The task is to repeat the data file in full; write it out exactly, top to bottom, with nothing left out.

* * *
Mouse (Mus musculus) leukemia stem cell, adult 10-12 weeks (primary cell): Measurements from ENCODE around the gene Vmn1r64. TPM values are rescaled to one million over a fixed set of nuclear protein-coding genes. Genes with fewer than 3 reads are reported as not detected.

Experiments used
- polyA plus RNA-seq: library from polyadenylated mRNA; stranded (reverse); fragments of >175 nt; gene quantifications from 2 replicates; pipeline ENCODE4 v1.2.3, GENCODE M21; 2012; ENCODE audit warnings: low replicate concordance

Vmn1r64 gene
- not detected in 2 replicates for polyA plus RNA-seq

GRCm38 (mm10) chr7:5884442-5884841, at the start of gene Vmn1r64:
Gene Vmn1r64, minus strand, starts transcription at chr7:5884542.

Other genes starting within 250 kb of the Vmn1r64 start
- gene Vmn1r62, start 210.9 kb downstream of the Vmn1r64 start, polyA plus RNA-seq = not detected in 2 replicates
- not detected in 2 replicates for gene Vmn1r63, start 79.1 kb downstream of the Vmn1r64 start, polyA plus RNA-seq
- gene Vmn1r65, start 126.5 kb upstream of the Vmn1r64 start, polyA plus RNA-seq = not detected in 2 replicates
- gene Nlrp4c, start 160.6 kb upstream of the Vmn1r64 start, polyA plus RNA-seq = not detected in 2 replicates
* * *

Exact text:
Mouse (Mus musculus) leukemia stem cell, adult 10-12 weeks (primary cell): Measurements from ENCODE around the gene Vmn1r64. TPM values are rescaled to one million over a fixed set of nuclear protein-coding genes. Genes with fewer than 3 reads are reported as not detected.

Experiments used
- polyA plus RNA-seq: library from polyadenylated mRNA; stranded (reverse); fragments of >175 nt; gene quantifications from 2 replicates; pipeline ENCODE4 v1.2.3, GENCODE M21; 2012; ENCODE audit warnings: low replicate concordance

Vmn1r64 gene
- not detected in 2 replicates for polyA plus RNA-seq

GRCm38 (mm10) chr7:5884442-5884841, at the start of gene Vmn1r64:
Gene Vmn1r64, minus strand, starts transcription at chr7:5884542.

Other genes starting within 250 kb of the Vmn1r64 start
- gene Vmn1r62, start 210.9 kb downstream of the Vmn1r64 start, polyA plus RNA-seq = not detected in 2 replicates
- not detected in 2 replicates for gene Vmn1r63, start 79.1 kb downstream of the Vmn1r64 start, polyA plus RNA-seq
- gene Vmn1r65, start 126.5 kb upstream of the Vmn1r64 start, polyA plus RNA-seq = not detected in 2 replicates
- gene Nlrp4c, start 160.6 kb upstream of the Vmn1r64 start, polyA plus RNA-seq = not detected in 2 replicates